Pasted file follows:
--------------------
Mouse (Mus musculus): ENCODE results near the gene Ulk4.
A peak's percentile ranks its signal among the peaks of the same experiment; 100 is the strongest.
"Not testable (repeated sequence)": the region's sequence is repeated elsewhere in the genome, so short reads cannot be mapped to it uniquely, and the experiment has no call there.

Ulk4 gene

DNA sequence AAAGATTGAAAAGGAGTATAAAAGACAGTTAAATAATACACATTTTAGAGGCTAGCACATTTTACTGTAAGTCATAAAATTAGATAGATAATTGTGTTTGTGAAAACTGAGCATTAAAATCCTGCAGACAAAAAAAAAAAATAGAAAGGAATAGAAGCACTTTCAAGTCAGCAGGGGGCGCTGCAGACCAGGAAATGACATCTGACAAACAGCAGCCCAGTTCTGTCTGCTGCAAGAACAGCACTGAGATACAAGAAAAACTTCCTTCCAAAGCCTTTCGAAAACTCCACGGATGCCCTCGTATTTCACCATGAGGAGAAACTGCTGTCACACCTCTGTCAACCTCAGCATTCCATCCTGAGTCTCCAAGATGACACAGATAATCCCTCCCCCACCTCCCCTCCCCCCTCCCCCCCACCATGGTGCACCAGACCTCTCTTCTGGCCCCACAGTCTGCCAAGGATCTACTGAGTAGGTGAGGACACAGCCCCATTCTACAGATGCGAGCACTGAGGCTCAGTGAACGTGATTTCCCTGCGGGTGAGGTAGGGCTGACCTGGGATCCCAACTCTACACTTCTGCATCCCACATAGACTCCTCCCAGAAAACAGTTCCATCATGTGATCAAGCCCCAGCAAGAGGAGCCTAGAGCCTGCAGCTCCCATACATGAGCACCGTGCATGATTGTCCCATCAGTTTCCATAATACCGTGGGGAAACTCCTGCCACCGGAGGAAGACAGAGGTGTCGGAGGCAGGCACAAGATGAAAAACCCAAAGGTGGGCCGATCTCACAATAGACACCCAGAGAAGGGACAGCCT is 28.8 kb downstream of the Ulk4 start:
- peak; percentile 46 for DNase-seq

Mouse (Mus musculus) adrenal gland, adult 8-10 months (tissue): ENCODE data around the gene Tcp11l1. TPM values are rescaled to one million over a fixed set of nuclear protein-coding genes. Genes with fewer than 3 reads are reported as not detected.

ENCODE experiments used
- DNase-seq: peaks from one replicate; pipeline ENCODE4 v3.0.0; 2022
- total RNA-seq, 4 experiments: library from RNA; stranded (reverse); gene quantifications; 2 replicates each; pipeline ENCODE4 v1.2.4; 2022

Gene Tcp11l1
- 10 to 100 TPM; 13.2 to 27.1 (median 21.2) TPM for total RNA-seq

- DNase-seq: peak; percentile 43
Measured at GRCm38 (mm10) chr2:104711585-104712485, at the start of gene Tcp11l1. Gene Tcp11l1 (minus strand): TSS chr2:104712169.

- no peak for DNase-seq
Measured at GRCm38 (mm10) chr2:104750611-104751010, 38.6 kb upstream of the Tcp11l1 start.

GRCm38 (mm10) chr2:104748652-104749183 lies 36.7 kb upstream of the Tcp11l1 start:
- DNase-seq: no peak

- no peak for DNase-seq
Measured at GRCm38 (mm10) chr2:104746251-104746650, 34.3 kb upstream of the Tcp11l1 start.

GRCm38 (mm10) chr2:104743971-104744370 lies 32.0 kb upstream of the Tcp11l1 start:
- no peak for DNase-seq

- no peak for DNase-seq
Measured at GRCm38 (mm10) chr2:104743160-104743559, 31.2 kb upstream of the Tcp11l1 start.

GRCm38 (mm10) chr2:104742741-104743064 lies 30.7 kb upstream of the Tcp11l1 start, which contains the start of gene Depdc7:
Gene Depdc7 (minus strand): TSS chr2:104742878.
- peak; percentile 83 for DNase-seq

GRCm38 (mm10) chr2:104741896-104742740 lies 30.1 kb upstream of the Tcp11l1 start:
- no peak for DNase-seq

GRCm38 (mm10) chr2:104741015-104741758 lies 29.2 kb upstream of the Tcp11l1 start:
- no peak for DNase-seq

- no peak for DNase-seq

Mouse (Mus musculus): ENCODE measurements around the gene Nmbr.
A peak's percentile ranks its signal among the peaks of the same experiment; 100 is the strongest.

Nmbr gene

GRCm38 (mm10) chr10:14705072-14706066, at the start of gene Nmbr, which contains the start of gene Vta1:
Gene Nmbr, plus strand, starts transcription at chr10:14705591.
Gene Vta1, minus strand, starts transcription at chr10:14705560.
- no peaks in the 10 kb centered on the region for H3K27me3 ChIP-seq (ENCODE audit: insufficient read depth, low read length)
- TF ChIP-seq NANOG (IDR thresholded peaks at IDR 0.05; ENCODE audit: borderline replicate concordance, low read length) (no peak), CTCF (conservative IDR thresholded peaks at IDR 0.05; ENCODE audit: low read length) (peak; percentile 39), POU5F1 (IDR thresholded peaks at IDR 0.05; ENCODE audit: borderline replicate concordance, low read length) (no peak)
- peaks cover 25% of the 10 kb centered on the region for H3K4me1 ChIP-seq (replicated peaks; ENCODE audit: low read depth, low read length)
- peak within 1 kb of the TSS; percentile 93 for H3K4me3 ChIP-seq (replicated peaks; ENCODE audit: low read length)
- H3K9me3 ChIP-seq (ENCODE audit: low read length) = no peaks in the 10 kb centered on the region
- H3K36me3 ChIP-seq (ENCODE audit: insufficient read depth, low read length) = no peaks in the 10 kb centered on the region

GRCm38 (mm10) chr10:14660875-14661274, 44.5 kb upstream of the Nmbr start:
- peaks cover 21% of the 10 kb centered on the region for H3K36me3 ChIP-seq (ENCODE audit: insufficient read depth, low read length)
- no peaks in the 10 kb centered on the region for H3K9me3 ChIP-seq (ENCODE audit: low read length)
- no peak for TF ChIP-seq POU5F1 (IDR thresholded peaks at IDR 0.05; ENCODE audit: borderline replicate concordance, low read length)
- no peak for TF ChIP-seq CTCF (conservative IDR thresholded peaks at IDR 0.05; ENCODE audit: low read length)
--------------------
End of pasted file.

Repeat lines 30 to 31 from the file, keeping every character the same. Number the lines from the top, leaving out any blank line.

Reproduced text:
GRCm38 (mm10) chr2:104741015-104741758 lies 29.2 kb upstream of the Tcp11l1 start:
- no peak for DNase-seq